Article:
you will work. Forms are available by calling 1-800-870-3676,
or by submitting a request through our forms by mail
My Spouse and Child Apply to Extend Their Stay in
the United States?
If your employer files
USCIS Form I-129 (Petition for Alien Worker) for you,
then your spouse and child must carefully read and
complete USCIS Form I-539 (Application to Extend/Change
Nonimmigrant Status) and submit any required supporting
documents to extend their stay. It is best to submit
both forms at the same time.
If you are
filing USCIS Form I-539 for your own extension, you
may include your spouse and any unmarried children
under the age of 21 in your application if you are
all in the same nonimmigrant category. You may also
include your spouse or children in your application
if they were given derivative nonimmigrant status.
This means that your spouse and children were given
nonimmigrant visas based on your nonimmigrant status.
For instance, if a student is given an F-1 "Academic
Student" visa, then the spouse and child are given
F-2 "Spouse and Child of an Academic Student" visas.
We recommend that you
apply to extend your stay at least 45 days before
your authorized stay expires, but the USCIS Service
Center must receive your application by the day your
authorized stay expires.
My Authorized Stay Has Already Expired? (What If I
Am Late Filing for an Extension?)
If you are late filing
for an extension and your authorized stay has already
expired, you must prove that:
- The delay was due to extraordinary
circumstances beyond your control;
- The length of the delay was
- You have not done anything
else to violate your nonimmigrant status (such
as work without USCIS approval);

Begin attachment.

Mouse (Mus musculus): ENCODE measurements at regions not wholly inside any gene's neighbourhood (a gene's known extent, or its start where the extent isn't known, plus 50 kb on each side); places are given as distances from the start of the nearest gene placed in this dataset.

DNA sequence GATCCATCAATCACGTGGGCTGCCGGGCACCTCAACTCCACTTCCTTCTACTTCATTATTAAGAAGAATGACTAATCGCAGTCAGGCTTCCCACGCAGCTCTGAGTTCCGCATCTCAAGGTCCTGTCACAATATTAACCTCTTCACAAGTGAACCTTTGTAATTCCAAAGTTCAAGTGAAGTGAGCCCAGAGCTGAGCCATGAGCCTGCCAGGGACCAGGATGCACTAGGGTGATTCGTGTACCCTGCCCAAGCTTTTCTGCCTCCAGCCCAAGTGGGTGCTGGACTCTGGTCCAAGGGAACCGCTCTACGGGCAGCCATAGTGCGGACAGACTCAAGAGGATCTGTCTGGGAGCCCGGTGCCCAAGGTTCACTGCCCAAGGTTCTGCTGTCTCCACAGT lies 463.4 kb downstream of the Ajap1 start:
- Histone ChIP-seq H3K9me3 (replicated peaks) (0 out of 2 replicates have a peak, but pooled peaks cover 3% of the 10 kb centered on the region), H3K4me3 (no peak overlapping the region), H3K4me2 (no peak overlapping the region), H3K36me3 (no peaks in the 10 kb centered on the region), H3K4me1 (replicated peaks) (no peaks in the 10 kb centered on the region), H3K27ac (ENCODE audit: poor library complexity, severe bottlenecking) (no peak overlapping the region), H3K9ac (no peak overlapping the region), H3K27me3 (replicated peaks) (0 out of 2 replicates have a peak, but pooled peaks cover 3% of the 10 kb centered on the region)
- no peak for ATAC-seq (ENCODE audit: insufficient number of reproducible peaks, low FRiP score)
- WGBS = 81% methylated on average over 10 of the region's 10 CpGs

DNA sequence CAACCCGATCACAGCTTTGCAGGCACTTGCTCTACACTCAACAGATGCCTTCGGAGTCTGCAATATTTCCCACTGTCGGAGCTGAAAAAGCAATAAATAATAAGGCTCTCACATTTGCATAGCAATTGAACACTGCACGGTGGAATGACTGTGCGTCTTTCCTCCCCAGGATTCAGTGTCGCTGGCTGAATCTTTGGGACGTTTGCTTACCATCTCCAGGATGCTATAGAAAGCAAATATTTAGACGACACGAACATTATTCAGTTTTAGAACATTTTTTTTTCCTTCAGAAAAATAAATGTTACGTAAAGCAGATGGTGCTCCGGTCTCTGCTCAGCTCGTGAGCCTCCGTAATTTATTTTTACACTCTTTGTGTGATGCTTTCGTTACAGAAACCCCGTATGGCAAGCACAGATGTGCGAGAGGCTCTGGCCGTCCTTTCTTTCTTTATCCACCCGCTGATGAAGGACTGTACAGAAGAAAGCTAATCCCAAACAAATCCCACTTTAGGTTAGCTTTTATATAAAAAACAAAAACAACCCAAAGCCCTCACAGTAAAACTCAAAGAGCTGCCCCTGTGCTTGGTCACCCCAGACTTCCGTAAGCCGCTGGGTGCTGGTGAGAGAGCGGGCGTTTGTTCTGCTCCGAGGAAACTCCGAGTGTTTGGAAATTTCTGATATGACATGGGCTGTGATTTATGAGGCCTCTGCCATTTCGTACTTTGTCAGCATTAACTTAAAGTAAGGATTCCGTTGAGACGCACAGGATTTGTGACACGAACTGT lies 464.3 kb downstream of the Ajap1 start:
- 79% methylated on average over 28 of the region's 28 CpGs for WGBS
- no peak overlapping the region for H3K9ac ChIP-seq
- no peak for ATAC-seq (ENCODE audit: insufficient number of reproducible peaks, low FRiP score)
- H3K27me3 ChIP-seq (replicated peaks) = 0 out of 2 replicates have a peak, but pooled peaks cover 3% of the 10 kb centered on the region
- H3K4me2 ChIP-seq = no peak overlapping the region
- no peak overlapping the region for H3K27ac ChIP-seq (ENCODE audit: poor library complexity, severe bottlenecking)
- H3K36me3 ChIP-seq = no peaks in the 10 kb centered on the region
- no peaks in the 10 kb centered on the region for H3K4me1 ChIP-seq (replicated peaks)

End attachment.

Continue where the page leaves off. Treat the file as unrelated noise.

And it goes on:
- You are still a nonimmigrant
(This means you are not trying to become a permanent
resident of the United States. There are some
- You are not in formal proceedings
to remove (deport) you from the country.
I Find Out About the Status of My Application?
Contact the USCIS office
that received your application. You should be prepared
to provide the USCIS staff with specific information
about your application. Click here for instructions
on checking the status of your application. Click
here for information on USCIS offices.
I Get Another Form I-94 "Arrival/Departure Document"
If the Original Was Submitted With the Application
to Extend My Stay?
If your application
for an extension is approved, you will be issued a
replacement I-94 with a new departure date. If your
application is denied, your original I-94 will be
returned with a request for your immediate departure.
If your application
to extend your stay is denied, you will receive a
letter that will tell you why the application was
denied. You will not be allowed to appeal a negative
decision to a higher authority. However, you may submit
a motion to reopen or a motion to reconsider with
the same office that made the unfavorable decision.
By filing these motions, you may ask the office to
reexamine or reconsider their decision. A motion to
reopen must state the new facts that are to be provided
in the reopened proceeding and must be accompanied
by affidavits or other documentary evidence. A motion
to reconsider must establish that the decision was
based on an incorrect application of law or USCIS
policy, and further establish that the decision was
incorrect based on the evidence in the file at the
time the decision was made.